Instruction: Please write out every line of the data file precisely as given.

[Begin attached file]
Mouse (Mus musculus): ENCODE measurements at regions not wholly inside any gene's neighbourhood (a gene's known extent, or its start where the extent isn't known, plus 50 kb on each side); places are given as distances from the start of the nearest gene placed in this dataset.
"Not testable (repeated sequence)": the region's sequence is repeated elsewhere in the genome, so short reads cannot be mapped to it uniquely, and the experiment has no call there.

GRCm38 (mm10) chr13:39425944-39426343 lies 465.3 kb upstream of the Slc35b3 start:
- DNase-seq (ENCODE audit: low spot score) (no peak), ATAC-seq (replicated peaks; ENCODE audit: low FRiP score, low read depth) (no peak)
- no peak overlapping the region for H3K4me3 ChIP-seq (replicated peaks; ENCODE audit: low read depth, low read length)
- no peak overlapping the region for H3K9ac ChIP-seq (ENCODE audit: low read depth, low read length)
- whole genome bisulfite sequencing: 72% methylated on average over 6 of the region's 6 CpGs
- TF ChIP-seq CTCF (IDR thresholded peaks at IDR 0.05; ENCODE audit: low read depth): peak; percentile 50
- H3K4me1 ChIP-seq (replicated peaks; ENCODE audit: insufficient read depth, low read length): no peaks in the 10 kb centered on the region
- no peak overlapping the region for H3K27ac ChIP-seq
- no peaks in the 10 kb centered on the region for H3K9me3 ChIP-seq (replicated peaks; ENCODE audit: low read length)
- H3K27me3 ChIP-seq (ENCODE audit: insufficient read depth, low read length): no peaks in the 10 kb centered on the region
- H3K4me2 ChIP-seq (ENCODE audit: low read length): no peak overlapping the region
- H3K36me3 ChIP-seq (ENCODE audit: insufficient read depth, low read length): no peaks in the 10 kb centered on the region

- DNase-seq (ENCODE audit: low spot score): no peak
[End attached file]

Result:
Mouse (Mus musculus): ENCODE measurements at regions not wholly inside any gene's neighbourhood (a gene's known extent, or its start where the extent isn't known, plus 50 kb on each side); places are given as distances from the start of the nearest gene placed in this dataset.
"Not testable (repeated sequence)": the region's sequence is repeated elsewhere in the genome, so short reads cannot be mapped to it uniquely, and the experiment has no call there.

GRCm38 (mm10) chr13:39425944-39426343 lies 465.3 kb upstream of the Slc35b3 start:
- DNase-seq (ENCODE audit: low spot score) (no peak), ATAC-seq (replicated peaks; ENCODE audit: low FRiP score, low read depth) (no peak)
- no peak overlapping the region for H3K4me3 ChIP-seq (replicated peaks; ENCODE audit: low read depth, low read length)
- no peak overlapping the region for H3K9ac ChIP-seq (ENCODE audit: low read depth, low read length)
- whole genome bisulfite sequencing: 72% methylated on average over 6 of the region's 6 CpGs
- TF ChIP-seq CTCF (IDR thresholded peaks at IDR 0.05; ENCODE audit: low read depth): peak; percentile 50
- H3K4me1 ChIP-seq (replicated peaks; ENCODE audit: insufficient read depth, low read length): no peaks in the 10 kb centered on the region
- no peak overlapping the region for H3K27ac ChIP-seq
- no peaks in the 10 kb centered on the region for H3K9me3 ChIP-seq (replicated peaks; ENCODE audit: low read length)
- H3K27me3 ChIP-seq (ENCODE audit: insufficient read depth, low read length): no peaks in the 10 kb centered on the region
- H3K4me2 ChIP-seq (ENCODE audit: low read length): no peak overlapping the region
- H3K36me3 ChIP-seq (ENCODE audit: insufficient read depth, low read length): no peaks in the 10 kb centered on the region

- DNase-seq (ENCODE audit: low spot score): no peak